3. jaundice (intrahepatic choles
tatic jaundice)
9. constipation
4. increased liver enzymes
10. nausea
5. anorexia
11. vomiting
Systemic Hypersensitivity Reactions
1. Severe anaphylactic or anaphylactoid reactions (e.g. with shock)
2. systemic vasculitis   Necrotizing vasculitis also called Systemic necrotizing vasculitus (SNV) is a category of vasculitis, comprising vasculitides that present with necrosis. Examples include giant cell arteritis, microscopic polyangiitis, and granulomatosis with polyangiitis
3. interstitial nephritis  inflammation of the kidneys. AKA KIDNEY FAILURE. Interstitial nephritis (or tubulo-interstitial nephritis) is a form of nephritis affecting the interstitium of the kidneys surrounding the tubules, i.e., is inflammation of the spaces between renal tubules.
 4. necrotizing angiitis  Systemic necrotizing vasculitis (SNV) is an inflammation of blood vessel walls. It typically affects small and medium vessels. This inflammation can interrupt your normal blood flow. It results in skin and muscle damage, including necrosis.

Central Nervous System Reactions
1. tinnitus and hearing loss
 4. dizziness
2. paresthesias   an abnormal sensation, typically tingling or pricking (“pins and needles”), caused chiefly by pressure on or damage to peripheral nerves.
5. headache
3. vertigo
6. blurred vision
7. xanthopsia  a color vision deficiency in which there is a predominance of yellow in vision due to a yellowing of the optical media of the eye. The most common cause is digoxin's inhibitory action on the sodium pump, and the development of cataracts which can cause a yellow filtering effect.
Hematologic Reactions
1. aplastic anemia a rare disease in which the bone marrow and the hematopoietic stem cells that reside there are damaged.[1] This causes a deficiency of all three blood cell types (pancytopenia): red blood cells (anemia), white blood cells (leukopenia), and platelets (thrombocytopenia).[2][3] Aplastic refers to inability of the stem cells to generate mature blood cells.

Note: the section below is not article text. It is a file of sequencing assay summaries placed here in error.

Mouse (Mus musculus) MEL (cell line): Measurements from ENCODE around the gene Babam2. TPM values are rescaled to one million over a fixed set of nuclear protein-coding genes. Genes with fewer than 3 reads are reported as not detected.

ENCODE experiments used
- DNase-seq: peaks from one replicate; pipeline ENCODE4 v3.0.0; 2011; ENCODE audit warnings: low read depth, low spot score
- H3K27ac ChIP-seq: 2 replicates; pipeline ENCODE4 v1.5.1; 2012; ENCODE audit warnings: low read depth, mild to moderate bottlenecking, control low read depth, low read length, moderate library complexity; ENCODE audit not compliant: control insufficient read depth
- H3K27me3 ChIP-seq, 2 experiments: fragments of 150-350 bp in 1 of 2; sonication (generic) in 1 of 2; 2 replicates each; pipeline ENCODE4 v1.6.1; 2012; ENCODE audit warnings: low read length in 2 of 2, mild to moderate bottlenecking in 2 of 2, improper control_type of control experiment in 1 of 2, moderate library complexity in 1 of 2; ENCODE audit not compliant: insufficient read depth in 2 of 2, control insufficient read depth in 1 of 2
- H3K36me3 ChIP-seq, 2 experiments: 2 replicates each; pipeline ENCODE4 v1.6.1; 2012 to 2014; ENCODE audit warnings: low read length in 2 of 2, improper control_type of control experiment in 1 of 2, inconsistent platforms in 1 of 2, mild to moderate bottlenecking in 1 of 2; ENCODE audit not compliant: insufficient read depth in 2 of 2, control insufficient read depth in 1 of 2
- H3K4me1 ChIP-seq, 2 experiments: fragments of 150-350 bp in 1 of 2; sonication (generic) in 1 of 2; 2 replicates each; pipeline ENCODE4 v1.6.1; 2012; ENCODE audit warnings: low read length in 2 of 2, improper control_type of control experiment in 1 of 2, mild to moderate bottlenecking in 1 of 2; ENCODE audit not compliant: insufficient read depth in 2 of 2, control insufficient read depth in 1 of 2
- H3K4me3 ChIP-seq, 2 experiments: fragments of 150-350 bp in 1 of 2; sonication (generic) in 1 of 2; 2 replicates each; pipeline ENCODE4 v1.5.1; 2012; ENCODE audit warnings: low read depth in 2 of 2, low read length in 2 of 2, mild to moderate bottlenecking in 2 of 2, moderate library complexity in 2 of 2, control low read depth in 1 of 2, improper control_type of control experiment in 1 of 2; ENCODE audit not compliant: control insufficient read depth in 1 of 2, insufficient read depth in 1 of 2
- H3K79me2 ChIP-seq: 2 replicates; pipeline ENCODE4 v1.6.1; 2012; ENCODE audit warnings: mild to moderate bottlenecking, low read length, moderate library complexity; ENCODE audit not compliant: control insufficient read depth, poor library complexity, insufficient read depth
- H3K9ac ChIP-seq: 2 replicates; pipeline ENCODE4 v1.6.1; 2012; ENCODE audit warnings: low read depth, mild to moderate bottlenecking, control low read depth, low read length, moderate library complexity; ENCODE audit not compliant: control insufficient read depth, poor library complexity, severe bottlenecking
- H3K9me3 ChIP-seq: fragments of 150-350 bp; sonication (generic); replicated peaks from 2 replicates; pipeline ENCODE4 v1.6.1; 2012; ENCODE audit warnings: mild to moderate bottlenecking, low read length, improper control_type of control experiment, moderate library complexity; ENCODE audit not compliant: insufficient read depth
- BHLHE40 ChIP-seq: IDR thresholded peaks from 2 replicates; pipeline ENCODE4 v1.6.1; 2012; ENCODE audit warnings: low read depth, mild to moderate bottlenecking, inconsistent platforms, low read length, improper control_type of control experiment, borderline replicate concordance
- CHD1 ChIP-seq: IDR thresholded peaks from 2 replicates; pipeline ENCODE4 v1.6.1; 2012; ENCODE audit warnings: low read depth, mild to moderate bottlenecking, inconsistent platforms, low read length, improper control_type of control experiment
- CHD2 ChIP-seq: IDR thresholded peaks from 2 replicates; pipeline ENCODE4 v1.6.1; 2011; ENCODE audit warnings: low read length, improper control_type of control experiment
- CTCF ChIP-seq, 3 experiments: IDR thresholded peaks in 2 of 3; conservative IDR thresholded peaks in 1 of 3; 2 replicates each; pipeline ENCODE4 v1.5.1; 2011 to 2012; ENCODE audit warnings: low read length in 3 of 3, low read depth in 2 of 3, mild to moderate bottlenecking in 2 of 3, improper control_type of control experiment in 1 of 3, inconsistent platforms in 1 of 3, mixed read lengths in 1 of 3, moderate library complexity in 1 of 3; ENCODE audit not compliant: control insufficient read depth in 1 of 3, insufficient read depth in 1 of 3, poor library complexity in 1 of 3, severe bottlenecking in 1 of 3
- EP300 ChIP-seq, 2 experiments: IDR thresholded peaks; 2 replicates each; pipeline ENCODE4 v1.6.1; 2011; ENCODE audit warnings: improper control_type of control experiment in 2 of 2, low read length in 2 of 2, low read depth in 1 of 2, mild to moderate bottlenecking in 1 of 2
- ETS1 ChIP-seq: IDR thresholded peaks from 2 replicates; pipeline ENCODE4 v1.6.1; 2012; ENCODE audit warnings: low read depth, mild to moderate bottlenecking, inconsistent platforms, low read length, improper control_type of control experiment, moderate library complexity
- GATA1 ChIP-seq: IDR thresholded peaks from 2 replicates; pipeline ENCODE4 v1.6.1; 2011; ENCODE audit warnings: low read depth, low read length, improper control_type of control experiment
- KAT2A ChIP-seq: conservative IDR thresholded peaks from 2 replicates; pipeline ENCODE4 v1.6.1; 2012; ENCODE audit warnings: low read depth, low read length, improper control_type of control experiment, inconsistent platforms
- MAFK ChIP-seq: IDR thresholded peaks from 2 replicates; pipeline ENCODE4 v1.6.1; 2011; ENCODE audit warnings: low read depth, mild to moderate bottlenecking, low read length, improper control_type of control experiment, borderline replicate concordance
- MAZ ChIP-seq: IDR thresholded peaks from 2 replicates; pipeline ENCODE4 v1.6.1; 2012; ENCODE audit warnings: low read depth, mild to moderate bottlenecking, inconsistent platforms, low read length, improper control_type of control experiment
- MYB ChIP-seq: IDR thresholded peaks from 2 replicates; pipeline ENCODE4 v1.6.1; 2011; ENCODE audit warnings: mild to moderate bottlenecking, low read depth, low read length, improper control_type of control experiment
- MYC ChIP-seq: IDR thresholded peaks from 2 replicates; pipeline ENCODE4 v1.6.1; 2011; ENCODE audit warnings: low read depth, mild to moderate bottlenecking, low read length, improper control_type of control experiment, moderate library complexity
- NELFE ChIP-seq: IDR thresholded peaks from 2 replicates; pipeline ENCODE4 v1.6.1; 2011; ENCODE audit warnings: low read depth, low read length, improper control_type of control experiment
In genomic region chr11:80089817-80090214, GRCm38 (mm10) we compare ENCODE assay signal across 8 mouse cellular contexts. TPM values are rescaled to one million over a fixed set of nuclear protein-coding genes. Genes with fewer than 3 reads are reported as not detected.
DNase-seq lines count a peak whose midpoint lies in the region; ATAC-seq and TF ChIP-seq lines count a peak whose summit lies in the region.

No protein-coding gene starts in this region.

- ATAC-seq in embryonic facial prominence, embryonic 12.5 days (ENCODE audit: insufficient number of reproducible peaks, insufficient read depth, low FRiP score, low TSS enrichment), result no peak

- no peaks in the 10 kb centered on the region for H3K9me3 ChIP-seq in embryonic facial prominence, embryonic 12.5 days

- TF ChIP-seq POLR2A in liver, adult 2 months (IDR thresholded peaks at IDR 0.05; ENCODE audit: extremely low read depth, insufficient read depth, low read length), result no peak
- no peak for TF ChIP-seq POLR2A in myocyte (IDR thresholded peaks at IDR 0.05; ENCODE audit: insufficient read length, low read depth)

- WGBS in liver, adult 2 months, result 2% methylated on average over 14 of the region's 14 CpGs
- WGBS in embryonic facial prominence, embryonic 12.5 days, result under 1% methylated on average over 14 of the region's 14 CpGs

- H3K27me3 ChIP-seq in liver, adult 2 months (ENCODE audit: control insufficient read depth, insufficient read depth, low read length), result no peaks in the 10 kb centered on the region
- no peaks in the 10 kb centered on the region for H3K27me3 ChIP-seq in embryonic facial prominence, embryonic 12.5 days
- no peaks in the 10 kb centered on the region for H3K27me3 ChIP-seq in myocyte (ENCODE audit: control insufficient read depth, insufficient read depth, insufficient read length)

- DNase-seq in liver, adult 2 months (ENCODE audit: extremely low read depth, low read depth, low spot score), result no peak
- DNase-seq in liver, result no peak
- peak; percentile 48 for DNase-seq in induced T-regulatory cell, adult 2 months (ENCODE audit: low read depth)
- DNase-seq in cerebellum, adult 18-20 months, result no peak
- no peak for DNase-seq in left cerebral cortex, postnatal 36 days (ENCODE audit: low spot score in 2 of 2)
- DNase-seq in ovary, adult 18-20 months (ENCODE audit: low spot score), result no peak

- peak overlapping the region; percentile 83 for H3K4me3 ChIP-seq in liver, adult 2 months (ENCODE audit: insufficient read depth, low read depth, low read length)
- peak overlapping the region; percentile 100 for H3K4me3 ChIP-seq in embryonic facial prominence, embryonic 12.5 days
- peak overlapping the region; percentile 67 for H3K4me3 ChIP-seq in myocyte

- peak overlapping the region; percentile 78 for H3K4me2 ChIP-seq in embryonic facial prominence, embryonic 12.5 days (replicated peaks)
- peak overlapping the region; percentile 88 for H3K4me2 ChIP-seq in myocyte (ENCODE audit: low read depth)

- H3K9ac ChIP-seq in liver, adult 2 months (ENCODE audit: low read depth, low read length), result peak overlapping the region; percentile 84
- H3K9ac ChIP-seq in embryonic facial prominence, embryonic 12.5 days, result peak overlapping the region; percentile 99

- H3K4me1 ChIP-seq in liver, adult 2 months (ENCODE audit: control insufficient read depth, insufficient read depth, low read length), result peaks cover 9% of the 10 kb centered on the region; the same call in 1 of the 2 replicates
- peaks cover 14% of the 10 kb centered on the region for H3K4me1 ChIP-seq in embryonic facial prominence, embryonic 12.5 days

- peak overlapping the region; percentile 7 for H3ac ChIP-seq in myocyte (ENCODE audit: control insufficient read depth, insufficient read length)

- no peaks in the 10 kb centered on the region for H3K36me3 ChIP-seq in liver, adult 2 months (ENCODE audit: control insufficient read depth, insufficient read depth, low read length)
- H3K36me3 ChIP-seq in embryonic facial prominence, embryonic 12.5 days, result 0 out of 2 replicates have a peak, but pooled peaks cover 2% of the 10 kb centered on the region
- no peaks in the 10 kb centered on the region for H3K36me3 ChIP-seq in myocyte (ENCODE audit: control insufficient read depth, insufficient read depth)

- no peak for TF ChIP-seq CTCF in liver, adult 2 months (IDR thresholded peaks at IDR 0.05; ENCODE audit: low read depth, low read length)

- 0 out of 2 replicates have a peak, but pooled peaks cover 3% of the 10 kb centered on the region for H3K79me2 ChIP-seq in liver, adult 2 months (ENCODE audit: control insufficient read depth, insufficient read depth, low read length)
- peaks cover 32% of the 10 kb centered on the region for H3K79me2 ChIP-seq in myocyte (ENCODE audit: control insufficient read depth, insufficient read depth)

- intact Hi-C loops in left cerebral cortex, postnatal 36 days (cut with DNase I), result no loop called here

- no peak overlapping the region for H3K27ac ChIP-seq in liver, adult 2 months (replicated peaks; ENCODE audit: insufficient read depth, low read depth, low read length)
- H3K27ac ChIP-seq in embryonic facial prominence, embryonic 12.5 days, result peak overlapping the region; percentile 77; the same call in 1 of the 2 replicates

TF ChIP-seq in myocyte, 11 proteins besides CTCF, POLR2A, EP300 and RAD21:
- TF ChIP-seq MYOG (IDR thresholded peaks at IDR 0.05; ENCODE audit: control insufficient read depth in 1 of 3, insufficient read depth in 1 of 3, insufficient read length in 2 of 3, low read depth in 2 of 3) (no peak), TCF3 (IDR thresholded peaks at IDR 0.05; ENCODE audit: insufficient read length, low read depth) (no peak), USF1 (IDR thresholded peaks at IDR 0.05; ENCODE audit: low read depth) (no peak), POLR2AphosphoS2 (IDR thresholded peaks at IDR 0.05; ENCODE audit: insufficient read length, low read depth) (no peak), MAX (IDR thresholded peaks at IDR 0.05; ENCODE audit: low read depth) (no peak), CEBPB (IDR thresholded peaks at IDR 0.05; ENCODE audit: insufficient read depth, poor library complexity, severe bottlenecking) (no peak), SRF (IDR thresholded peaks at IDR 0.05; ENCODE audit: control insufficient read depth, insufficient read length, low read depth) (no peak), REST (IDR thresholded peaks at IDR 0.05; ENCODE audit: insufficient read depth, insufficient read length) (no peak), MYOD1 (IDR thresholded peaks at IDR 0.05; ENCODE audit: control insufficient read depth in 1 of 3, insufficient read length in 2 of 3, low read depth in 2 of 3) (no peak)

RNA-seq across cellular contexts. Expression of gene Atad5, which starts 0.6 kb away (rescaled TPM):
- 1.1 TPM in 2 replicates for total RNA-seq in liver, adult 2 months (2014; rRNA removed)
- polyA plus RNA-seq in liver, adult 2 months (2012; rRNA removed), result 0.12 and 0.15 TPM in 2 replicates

5. leukopenia  a reduction in the number of white cells in the blood, typical of various diseases.
2. thrombocytopenia
a condition in which you have a low blood platelet count. Platelets (thrombocytes) are colorless blood cells that help blood clot. Platelets stop bleeding by clumping and forming plugs in blood vessel injuries.
6. anemia
3. agranulocytosis
 also known as agranulosis or granulopenia, is an acute condition involving a severe and dangerous leukopenia (lowered white blood cell count), most commonly of neutrophils causing a neutropenia in the circulating blood. It is a severe lack of one major class of infection-fighting white blood cells.
7. eosinophilia an increase in the number of eosinophils in the blood, occurring in response to some allergens, drugs, and parasites, and in some types of leukemia   
Eosinophils are a type of disease-fighting white blood cell. This condition most often indicates a parasitic infection, an allergic reaction or cancer. You can have high levels ofeosinophils in your blood (blood eosinophilia) or in tissues at the site of an infection or inflammation (tissue eosinophilia).
4. hemolytic anemia  a condition in which red blood cells are destroyed and removed from the bloodstream before their normal lifespan is over. Red blood cells are disc-shaped and look like doughnuts without holes in the center. These cells carry oxygen to your body.
Dermatologic-Hypersensitivity Reactions
1. toxic epidermal necrolysis Toxic epidermal necrolysis (TEN) is a potentially life-threatening dermatologic disorder characterized by widespread erythema, necrosis, and bullous detachment of the epidermis and mucous membranes, resulting in exfoliation and possible sepsis and/or death (see the image below). Mucous membrane involvement can result in gastrointestinal hemorrhage, respiratory failure, ocular abnormalities, and genitourinary complications.

3. erythema multiforme  
Erythema multiforme (EM) is an acute, self-limited, and sometimes recurring skin condition that is considered to be a type IV hypersensitivity reaction associated with certain infections, medications, and other various triggers. [1]
Erythema multiforme may be present within a wide spectrum of severity. Erythema multiforme minor represents a localized eruption of the skin with minimal or no mucosal involvement

4. drug rash with eosinophilia and systemic symptoms.  an increase in the number of eosinophils in the blood, occurring in response to some allergens, drugs, and parasites, and in some types of leukemia.